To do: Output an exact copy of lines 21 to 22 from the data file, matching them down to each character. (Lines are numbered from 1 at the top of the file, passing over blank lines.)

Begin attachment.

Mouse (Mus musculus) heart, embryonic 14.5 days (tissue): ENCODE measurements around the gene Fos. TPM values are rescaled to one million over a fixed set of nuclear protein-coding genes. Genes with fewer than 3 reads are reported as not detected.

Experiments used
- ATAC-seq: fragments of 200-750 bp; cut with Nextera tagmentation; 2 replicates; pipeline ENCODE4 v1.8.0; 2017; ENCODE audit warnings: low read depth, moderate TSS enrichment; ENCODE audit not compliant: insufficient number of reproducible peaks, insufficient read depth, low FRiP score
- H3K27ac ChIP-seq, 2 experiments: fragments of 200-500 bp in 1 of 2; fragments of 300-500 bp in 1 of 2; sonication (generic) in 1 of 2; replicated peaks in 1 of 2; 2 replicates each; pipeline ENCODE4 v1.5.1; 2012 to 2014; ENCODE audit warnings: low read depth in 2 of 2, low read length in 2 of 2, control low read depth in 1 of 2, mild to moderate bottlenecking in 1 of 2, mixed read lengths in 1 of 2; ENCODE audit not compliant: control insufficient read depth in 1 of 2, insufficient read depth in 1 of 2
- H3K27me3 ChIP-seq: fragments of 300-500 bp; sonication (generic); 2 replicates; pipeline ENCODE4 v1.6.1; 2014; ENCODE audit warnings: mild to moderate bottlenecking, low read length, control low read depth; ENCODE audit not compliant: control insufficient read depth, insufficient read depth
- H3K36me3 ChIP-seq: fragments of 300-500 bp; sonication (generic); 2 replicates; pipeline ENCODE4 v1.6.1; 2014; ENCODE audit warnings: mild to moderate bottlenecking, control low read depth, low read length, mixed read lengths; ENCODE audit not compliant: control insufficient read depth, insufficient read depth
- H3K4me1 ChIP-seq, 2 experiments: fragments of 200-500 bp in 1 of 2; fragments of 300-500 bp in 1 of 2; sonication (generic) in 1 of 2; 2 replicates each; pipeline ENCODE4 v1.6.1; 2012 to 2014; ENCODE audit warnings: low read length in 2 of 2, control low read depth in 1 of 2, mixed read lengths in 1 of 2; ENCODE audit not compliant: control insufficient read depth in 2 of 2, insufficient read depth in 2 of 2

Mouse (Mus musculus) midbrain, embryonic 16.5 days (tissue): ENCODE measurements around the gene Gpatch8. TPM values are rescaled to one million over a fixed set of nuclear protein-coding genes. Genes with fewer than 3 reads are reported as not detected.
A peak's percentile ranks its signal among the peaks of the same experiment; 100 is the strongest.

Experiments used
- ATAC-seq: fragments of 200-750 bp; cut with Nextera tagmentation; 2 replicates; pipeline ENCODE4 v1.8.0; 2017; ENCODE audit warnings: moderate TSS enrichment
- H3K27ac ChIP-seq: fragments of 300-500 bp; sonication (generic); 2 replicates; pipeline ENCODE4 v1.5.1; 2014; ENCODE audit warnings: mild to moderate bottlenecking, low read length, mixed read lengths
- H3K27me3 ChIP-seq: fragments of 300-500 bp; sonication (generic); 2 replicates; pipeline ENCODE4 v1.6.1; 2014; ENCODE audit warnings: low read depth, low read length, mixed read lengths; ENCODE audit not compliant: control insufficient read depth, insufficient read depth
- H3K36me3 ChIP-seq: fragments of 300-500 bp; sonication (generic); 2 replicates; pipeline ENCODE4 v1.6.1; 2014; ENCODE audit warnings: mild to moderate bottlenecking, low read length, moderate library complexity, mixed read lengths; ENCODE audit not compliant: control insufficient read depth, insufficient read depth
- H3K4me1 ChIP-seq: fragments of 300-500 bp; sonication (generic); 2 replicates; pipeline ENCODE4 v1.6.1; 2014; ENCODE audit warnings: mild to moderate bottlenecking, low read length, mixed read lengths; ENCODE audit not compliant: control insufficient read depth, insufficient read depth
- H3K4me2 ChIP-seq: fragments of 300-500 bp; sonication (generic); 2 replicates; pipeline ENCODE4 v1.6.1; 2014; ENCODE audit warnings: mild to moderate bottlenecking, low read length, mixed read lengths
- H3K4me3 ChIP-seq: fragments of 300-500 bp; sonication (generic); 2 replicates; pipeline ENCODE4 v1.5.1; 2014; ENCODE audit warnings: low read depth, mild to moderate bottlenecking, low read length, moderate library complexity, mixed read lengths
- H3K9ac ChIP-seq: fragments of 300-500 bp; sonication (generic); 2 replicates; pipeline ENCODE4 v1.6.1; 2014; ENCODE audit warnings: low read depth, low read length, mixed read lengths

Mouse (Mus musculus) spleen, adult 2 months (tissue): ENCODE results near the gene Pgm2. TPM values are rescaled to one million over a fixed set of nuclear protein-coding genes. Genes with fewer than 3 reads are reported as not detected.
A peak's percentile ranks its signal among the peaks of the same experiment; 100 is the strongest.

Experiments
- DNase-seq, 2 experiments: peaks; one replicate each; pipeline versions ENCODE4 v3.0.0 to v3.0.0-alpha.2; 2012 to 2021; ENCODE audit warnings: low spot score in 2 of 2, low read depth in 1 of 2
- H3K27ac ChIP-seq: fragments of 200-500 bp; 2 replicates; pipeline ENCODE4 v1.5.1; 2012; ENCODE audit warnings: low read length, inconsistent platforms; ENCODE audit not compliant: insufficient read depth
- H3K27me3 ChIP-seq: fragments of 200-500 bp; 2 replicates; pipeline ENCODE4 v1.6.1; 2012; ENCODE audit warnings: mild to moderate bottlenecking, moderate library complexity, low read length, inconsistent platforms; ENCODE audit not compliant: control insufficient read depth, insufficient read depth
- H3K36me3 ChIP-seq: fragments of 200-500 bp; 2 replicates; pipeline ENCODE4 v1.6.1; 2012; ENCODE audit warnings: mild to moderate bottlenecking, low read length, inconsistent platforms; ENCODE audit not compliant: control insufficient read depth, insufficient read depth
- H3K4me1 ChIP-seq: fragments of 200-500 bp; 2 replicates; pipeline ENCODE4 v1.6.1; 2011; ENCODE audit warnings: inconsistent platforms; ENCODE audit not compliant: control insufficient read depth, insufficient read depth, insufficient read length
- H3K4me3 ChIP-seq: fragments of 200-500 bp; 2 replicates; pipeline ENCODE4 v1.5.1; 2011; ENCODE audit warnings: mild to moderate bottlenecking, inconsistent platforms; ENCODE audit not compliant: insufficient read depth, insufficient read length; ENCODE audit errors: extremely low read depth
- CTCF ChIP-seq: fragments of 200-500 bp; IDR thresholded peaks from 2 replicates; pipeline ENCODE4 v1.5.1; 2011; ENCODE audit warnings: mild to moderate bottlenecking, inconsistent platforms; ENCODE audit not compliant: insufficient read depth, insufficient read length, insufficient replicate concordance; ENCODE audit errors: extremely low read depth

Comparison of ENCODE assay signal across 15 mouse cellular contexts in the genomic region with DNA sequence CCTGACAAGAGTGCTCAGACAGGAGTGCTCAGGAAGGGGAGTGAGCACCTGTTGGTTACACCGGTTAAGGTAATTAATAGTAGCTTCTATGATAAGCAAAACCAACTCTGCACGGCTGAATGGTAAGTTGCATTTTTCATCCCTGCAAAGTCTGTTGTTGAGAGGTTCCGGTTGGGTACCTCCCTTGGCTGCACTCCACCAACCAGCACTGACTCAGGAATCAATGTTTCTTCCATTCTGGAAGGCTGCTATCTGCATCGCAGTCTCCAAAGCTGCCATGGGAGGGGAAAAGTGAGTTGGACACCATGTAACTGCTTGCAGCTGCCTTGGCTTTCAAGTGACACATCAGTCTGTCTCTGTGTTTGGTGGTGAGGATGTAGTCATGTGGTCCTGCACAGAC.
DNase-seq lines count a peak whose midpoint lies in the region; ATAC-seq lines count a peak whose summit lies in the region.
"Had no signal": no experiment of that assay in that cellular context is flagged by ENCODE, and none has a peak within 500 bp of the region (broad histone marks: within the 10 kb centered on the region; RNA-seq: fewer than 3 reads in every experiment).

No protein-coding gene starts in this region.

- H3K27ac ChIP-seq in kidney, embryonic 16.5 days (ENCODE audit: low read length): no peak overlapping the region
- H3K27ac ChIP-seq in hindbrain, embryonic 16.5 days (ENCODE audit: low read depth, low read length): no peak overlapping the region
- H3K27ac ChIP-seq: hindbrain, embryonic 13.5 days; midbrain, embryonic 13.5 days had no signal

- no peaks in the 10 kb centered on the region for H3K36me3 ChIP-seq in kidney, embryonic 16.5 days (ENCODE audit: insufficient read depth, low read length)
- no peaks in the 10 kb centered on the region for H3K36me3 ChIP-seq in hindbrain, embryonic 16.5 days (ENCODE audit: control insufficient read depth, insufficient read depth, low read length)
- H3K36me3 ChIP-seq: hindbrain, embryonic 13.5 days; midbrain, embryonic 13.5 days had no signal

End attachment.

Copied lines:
Experiments
- DNase-seq, 2 experiments: peaks; one replicate each; pipeline versions ENCODE4 v3.0.0 to v3.0.0-alpha.2; 2012 to 2021; ENCODE audit warnings: low spot score in 2 of 2, low read depth in 1 of 2